AsianScientist (Mar. 14, 2017) – Researchers from Gyeongsang National University have mimicked melanin to produce a dye that is less allergenic than the existing chemical used to dye hair black. Their report appears in the journal ACS Biomaterials Science & Engineering.
Coloring hair has become a common practice, particularly for people who want to hide their graying locks. But an ingredient in many of today’s commercial hair dyes has been linked to allergic reactions and skin irritation. Now scientists have developed a potentially safer alternative by mimicking the hair’s natural color molecule: melanin.
The permanent hair dye ingredient p-phenylenediamine (PPD) has been associated, although rarely, with allergic reactions including facial swelling and rashes. Coloring hair with natural melanin would be an intuitive alternative to PPD.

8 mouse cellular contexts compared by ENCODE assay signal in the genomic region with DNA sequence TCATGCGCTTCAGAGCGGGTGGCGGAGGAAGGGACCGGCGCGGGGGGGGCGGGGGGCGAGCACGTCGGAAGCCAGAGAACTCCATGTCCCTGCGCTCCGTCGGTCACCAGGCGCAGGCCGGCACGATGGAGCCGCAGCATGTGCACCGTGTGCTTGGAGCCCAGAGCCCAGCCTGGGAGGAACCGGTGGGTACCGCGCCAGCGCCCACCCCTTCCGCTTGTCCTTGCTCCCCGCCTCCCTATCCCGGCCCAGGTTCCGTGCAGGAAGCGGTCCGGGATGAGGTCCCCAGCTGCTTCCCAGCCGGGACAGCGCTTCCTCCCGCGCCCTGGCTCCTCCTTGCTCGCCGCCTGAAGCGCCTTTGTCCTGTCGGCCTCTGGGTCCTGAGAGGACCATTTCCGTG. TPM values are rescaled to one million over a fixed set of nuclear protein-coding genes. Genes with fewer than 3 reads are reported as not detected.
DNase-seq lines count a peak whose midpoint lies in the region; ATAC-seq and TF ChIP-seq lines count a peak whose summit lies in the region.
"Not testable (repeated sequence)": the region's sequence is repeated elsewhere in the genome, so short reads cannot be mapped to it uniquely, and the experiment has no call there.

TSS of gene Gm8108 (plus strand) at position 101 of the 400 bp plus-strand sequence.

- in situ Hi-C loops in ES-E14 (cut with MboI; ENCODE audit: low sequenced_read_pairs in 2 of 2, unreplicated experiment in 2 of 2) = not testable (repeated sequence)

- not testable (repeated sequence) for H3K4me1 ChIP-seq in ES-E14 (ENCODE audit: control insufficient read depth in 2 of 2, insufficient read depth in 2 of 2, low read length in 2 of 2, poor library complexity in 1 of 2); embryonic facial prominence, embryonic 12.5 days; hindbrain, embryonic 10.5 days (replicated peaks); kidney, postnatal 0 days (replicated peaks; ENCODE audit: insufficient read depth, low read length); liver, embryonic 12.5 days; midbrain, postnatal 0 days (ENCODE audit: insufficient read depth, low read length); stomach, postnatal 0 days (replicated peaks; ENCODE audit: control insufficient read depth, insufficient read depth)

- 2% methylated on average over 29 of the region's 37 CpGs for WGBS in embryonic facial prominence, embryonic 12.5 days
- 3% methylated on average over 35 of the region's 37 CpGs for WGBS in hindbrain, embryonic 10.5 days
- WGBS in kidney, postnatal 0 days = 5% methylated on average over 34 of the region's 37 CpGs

However, previous research has found that the pigment molecules clump together, forming rods and spheres too large to penetrate into the hair shaft to create lasting color. Jong-Rok Jeon and colleagues wanted to build on the idea of using melanin but with a molecule that mimics the real thing.
The researchers turned to polydopamine, a black substance that is structurally similar to melanin and has been explored for use in a variety of biomedical applications. Polydopamine with iron ions transformed gray hairs into black and lasted through three wash cycles. Lighter shades could also be achieved with polydopamine by pairing it with copper and aluminum ions.
Toxicity tests showed that mice treated with the colorant didn’t have noticeable side effects, while those that received a PPD-based dye developed bald spots.
The article can be found at: Im et al. (2017) Metal-Chelation-Assisted Deposition of Polydopamine on Human Hair: A Ready-to-Use Eumelanin-Based Hair Dyeing Methodology.
Source: American Chemical Society; Photo: Pixabay.
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